There have been a lot of articles written about job satisfaction, or lack thereof ‒ remember Quiet Quitting and the Great Resignation of 2022? Some people switch jobs like they change underwear, others suffer with a gig because they have to support a family. But loving your job isn’t a guarantee, or perhaps you once loved it,  but grew bored or frustrated over time. If you have such issues working on the same thing day in and day out, the same can be true for your horse or pony.

“I only ask my horse to do what I want one hour a day!” is a lament owners often make after a “bad ride” or in reaction to a horse’s “bad behavior.” It’s an unspoken rule that because owners pay an exorbitant amount of money (after toiling at work) to keep their horse safe and healthy, because the animal spends 23 out of 24 hours comfortably grazing, sleeping, etc., it should be grateful and therefore do whatever is asked of it, without displaying any negative behaviour.

It doesn’t work that way.

Like the human who hates their data entry job after several years, a horse can begin to sour on relentless 20-meter circles or endless sliding stops. They, too, get bored and frustrated. Add in confusing aids from riders, pain issues from ill-fitting tack, bad riding techniques or aging joints, and a horse will let you know it’s not happy with its work.

So, what to do about this? Do you sell your horse because it doesn’t like jumping as much as you do? Or do you take up another discipline to make your horse happy?

We spoke with Dr. Robin Foster, a certified horse behaviour consultant, research professor at the University of Puget Sound and affiliate professor at the University of Washington about the signs riders need to recognize that indicate an unhappy horse ‒ and what to do about it.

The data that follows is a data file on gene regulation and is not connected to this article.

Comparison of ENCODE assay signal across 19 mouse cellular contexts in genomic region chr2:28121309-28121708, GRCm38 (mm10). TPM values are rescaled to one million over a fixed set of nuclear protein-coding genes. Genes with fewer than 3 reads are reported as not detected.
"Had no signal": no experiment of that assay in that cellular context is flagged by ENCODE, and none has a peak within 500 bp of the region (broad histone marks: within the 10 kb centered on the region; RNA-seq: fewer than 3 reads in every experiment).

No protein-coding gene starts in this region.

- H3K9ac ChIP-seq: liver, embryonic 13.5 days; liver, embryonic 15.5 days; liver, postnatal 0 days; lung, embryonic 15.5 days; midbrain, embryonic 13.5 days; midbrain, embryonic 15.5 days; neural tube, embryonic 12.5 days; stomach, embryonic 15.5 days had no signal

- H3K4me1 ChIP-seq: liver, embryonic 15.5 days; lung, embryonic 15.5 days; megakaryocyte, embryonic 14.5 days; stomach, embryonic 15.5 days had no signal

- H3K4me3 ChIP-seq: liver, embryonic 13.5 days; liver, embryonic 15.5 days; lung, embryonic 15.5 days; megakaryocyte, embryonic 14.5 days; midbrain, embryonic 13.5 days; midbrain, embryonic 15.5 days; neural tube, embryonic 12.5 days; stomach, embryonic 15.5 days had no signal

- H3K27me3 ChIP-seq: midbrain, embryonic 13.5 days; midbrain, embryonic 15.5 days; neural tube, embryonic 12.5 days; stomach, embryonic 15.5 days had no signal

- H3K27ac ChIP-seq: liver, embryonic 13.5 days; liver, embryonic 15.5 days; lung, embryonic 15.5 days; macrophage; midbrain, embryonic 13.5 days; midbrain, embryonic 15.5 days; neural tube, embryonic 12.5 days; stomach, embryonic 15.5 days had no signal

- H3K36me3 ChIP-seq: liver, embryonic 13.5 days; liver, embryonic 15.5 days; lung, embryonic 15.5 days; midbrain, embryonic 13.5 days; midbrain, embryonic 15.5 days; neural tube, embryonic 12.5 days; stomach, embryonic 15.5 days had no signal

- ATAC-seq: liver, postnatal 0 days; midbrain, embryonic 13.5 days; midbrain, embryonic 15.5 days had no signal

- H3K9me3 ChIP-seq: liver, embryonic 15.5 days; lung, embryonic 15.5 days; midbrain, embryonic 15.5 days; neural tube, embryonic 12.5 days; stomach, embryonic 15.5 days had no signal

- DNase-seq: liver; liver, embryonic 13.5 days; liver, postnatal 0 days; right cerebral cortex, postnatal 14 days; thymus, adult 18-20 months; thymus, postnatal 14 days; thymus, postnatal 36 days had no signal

Horse Canada: What are signs that a horse either is bored or dislikes his “job”?

Dr. Robin Foster: ‘Bored’ and ‘dislikes’ are emotions that both have a negative valence. Horses express emotions through behaviour, including body language and facial expressions. The art of reading equine body language is imperfect, but by learning what to look for and taking time to observe the horse, a person can become fairly good at reading a horse’s emotional state.

When a horse dislikes its job, something about the activity is physically unpleasant (uncomfortable, painful) or emotionally distressing (confusing, frustrating).

A bored animal tends to be under-stimulated by the activity, which may be very familiar, over-practiced, and simple. In response, the horse’s attention may shift attention elsewhere, often inward, and it will appear ‘dull’ and be less responsive to the person’s cues. A horse may also shift its attention outward, but if the environment also lacks novelty and stimulation, then it offers no relief from the monotony of the job.

When a horse dislikes its job, something about the activity is physically unpleasant (uncomfortable, painful) or emotionally distressing (confusing, frustrating). Initially the horse’s reaction may be limited to the unpleasant part of the activity, such as a saddle that pinches while trotting, or the rider’s simultaneous go (leg pressure) and whoa (pulling back on the reins) cues, which leave the horse confused about what to do. If there is no change, the horse’s ‘dislike’ may generalize to the entire job, or even to the anticipation of it. Body language to look for which indicates a horse may ‘dislike’ his job are avoidance behaviours, such as stopping, and efforts to escape from the activity. A horse’s facial expressions will likely match the behaviour, with muscle tension in the eyes, mouth, and jaw, revealing eye wrinkles and a tight chin. The horse’s head may also be raised above the withers, with a hollow back and twitching tail.